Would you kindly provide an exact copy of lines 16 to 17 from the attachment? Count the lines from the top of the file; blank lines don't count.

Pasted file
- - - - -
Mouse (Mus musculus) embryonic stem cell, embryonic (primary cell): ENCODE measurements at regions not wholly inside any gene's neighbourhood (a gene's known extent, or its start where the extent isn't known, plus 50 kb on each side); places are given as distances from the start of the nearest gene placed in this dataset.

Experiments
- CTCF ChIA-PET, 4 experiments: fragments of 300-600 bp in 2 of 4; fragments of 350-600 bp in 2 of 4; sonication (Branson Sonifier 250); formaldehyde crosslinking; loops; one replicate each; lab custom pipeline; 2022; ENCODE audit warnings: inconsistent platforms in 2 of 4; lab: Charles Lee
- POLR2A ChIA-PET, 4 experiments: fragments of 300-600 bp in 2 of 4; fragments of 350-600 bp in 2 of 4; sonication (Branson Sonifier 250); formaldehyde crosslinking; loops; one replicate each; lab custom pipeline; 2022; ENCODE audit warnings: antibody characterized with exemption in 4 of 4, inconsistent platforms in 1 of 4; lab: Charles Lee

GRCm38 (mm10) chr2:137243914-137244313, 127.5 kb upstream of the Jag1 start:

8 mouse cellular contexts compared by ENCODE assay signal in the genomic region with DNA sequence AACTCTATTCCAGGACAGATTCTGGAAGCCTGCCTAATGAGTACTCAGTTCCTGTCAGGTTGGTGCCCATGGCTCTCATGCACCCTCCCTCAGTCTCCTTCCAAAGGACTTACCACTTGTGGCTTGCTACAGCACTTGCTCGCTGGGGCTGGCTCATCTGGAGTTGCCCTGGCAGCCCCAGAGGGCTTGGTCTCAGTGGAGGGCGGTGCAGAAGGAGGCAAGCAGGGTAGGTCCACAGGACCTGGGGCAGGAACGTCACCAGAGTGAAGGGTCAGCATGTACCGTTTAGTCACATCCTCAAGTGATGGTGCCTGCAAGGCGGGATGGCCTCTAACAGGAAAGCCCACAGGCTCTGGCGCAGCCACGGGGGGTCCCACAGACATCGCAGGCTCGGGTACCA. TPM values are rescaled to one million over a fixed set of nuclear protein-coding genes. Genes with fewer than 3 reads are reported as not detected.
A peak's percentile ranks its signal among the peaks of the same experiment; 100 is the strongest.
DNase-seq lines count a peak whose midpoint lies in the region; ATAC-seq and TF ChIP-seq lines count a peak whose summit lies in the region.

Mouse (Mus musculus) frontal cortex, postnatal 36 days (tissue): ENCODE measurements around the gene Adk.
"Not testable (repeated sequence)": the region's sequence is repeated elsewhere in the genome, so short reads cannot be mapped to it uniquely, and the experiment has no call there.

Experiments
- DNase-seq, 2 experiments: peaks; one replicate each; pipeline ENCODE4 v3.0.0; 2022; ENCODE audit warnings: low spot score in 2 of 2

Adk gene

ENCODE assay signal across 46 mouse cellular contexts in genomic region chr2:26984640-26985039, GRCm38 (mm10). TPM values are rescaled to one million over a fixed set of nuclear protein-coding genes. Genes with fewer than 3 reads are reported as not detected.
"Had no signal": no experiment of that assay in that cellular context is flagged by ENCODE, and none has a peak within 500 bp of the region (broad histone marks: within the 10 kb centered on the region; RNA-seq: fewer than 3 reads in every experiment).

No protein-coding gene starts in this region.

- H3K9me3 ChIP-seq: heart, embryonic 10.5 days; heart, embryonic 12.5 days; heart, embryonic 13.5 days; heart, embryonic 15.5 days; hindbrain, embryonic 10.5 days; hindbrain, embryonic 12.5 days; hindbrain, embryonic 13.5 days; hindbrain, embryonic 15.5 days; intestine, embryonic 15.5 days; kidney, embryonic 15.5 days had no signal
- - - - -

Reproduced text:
No protein-coding gene starts in this region.

- H3K9me3 ChIP-seq: heart, embryonic 10.5 days; heart, embryonic 12.5 days; heart, embryonic 13.5 days; heart, embryonic 15.5 days; hindbrain, embryonic 10.5 days; hindbrain, embryonic 12.5 days; hindbrain, embryonic 13.5 days; hindbrain, embryonic 15.5 days; intestine, embryonic 15.5 days; kidney, embryonic 15.5 days had no signal